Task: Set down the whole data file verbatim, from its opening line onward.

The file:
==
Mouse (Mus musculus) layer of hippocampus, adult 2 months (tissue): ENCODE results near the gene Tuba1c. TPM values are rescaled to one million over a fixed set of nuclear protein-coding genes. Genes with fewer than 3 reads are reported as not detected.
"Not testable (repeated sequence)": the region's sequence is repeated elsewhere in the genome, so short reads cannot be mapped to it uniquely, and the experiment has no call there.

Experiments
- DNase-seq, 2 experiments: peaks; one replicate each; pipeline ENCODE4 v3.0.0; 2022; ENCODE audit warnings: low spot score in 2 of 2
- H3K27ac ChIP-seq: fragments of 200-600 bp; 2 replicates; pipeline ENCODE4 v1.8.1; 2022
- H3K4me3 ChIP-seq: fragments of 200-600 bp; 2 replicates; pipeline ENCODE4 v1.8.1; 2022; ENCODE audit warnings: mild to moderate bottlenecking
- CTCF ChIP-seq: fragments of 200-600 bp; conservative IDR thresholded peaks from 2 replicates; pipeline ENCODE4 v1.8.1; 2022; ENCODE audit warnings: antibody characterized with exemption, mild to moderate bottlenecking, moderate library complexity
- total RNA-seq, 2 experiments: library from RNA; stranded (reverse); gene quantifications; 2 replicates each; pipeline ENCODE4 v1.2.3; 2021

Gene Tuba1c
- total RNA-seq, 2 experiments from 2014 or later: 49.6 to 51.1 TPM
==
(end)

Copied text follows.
Mouse (Mus musculus) layer of hippocampus, adult 2 months (tissue): ENCODE results near the gene Tuba1c. TPM values are rescaled to one million over a fixed set of nuclear protein-coding genes. Genes with fewer than 3 reads are reported as not detected.
"Not testable (repeated sequence)": the region's sequence is repeated elsewhere in the genome, so short reads cannot be mapped to it uniquely, and the experiment has no call there.

Experiments
- DNase-seq, 2 experiments: peaks; one replicate each; pipeline ENCODE4 v3.0.0; 2022; ENCODE audit warnings: low spot score in 2 of 2
- H3K27ac ChIP-seq: fragments of 200-600 bp; 2 replicates; pipeline ENCODE4 v1.8.1; 2022
- H3K4me3 ChIP-seq: fragments of 200-600 bp; 2 replicates; pipeline ENCODE4 v1.8.1; 2022; ENCODE audit warnings: mild to moderate bottlenecking
- CTCF ChIP-seq: fragments of 200-600 bp; conservative IDR thresholded peaks from 2 replicates; pipeline ENCODE4 v1.8.1; 2022; ENCODE audit warnings: antibody characterized with exemption, mild to moderate bottlenecking, moderate library complexity
- total RNA-seq, 2 experiments: library from RNA; stranded (reverse); gene quantifications; 2 replicates each; pipeline ENCODE4 v1.2.3; 2021

Gene Tuba1c
- total RNA-seq, 2 experiments from 2014 or later: 49.6 to 51.1 TPM